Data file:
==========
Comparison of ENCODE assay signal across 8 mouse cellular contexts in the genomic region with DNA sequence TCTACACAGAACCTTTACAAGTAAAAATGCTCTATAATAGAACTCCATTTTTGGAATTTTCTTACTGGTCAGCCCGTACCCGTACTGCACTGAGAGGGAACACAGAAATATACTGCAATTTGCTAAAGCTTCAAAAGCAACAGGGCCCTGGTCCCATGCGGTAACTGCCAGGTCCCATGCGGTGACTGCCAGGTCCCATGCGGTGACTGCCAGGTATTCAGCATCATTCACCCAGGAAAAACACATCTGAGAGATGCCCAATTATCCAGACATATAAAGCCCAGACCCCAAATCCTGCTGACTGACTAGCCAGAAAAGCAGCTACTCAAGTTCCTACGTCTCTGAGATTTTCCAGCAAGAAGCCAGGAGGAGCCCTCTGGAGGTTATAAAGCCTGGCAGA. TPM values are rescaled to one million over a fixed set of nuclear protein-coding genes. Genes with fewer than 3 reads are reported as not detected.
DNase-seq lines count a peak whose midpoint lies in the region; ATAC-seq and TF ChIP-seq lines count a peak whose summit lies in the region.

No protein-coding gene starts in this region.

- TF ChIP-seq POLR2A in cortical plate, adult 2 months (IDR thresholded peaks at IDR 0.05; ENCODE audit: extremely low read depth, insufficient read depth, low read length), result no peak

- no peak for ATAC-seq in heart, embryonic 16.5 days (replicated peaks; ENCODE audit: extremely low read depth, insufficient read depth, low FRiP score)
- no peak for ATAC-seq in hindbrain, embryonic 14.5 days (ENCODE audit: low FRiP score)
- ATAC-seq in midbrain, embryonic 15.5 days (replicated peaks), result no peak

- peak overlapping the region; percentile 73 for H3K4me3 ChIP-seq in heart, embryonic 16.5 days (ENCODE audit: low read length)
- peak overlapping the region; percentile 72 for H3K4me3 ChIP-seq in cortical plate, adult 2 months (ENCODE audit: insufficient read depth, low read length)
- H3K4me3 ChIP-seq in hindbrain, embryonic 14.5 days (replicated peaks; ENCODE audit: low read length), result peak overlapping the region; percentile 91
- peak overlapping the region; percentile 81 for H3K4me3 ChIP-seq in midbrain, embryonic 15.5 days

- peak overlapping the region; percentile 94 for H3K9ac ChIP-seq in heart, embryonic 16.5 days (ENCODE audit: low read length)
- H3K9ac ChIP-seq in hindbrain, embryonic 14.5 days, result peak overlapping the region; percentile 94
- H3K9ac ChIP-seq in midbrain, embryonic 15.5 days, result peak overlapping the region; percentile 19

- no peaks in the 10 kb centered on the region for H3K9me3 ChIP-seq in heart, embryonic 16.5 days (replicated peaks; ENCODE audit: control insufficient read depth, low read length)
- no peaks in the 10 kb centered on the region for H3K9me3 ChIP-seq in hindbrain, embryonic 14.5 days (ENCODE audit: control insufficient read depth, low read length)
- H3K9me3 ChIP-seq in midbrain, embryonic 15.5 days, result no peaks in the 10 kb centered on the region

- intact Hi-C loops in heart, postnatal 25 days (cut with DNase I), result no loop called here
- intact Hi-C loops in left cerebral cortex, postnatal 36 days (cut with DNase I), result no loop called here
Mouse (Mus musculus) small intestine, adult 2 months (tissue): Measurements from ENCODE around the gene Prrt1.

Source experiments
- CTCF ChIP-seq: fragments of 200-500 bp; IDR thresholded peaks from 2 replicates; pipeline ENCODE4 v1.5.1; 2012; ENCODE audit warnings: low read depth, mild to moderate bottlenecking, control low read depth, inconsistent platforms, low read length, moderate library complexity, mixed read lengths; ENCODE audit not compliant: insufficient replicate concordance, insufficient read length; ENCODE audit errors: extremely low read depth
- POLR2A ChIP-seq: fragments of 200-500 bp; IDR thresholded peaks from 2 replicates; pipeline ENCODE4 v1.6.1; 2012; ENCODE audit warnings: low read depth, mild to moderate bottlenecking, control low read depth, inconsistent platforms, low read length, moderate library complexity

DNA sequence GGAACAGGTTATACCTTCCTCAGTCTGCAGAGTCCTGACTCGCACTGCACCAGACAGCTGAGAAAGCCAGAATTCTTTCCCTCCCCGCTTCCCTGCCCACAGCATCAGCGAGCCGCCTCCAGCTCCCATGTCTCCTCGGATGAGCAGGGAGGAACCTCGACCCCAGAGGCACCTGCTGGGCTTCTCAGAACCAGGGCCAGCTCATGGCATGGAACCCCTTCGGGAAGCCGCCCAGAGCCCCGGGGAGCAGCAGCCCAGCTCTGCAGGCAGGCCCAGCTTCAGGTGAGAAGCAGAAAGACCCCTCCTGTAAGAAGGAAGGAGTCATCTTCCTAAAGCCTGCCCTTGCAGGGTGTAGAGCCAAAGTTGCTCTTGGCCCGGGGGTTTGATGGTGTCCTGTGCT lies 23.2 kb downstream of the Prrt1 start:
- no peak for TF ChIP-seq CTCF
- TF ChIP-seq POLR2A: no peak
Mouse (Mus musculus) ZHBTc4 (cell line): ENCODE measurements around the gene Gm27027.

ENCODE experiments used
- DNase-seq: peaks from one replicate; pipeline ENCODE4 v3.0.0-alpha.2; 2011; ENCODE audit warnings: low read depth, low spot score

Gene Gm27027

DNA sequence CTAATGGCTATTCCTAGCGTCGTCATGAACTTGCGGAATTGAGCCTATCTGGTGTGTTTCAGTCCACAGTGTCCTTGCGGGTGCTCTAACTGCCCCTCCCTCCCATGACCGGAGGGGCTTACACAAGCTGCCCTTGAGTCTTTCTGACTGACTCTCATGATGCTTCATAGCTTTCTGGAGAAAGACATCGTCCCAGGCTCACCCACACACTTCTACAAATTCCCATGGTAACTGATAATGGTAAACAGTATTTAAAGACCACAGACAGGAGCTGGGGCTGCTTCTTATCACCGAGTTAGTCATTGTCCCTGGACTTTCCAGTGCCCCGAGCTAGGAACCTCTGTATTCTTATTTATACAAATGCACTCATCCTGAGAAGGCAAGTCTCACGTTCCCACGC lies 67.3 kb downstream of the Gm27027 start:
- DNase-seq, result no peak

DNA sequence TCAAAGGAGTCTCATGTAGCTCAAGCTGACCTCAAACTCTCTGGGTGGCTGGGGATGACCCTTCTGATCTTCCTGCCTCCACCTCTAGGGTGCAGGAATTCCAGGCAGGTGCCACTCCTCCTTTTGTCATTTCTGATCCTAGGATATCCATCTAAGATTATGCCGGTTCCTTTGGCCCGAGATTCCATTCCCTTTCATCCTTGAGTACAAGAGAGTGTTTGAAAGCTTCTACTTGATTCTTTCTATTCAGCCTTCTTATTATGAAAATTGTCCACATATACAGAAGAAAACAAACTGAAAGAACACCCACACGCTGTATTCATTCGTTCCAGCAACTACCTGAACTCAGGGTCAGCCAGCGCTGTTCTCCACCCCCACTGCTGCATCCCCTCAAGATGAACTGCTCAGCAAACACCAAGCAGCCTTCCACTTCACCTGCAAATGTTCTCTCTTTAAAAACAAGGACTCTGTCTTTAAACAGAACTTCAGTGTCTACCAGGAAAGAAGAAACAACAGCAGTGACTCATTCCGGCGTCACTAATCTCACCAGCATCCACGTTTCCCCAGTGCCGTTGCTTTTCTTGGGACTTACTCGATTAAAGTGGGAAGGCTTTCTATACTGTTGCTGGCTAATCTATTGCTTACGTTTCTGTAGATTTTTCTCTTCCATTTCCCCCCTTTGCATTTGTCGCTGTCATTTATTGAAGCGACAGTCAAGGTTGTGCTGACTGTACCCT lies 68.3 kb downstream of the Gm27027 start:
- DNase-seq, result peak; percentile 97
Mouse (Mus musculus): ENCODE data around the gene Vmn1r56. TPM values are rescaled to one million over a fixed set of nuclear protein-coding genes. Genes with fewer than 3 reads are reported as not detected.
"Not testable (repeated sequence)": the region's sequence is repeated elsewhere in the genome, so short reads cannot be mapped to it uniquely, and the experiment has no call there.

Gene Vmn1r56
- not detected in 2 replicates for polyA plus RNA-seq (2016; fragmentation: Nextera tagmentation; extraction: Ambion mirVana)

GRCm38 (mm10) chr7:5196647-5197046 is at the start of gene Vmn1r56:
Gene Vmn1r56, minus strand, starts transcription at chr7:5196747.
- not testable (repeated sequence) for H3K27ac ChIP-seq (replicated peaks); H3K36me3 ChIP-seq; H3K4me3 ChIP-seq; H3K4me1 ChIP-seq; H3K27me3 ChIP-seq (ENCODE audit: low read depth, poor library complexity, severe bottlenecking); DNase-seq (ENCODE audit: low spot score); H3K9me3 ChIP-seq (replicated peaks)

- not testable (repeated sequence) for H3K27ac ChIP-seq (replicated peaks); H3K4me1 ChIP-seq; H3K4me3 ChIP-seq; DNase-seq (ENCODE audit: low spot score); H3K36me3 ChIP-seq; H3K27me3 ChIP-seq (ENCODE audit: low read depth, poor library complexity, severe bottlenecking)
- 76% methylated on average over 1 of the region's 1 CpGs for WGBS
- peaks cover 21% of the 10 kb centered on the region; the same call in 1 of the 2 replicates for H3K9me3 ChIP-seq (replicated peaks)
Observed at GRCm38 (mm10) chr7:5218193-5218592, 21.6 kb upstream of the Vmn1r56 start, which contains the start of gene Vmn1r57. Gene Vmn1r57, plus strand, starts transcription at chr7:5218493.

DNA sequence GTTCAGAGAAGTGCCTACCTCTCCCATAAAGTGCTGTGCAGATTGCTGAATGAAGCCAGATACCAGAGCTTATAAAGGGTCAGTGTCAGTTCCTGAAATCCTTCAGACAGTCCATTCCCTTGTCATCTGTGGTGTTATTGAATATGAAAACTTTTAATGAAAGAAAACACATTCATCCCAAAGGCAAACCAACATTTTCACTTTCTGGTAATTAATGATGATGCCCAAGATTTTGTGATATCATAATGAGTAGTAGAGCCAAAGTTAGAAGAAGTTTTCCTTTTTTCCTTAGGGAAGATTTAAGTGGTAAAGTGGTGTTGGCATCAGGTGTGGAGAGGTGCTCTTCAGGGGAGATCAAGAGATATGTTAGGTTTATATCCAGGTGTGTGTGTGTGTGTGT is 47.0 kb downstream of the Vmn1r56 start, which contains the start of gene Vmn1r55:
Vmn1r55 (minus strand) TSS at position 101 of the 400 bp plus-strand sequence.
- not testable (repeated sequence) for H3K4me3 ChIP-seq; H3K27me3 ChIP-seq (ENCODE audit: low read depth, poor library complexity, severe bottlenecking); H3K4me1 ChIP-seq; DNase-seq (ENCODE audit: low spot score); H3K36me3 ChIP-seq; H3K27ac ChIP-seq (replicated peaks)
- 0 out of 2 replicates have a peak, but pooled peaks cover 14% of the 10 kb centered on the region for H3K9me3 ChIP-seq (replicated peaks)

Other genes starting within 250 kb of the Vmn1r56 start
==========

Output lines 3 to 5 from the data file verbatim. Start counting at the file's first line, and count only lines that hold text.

No protein-coding gene starts in this region.

- TF ChIP-seq POLR2A in cortical plate, adult 2 months (IDR thresholded peaks at IDR 0.05; ENCODE audit: extremely low read depth, insufficient read depth, low read length), result no peak

- no peak for ATAC-seq in heart, embryonic 16.5 days (replicated peaks; ENCODE audit: extremely low read depth, insufficient read depth, low FRiP score)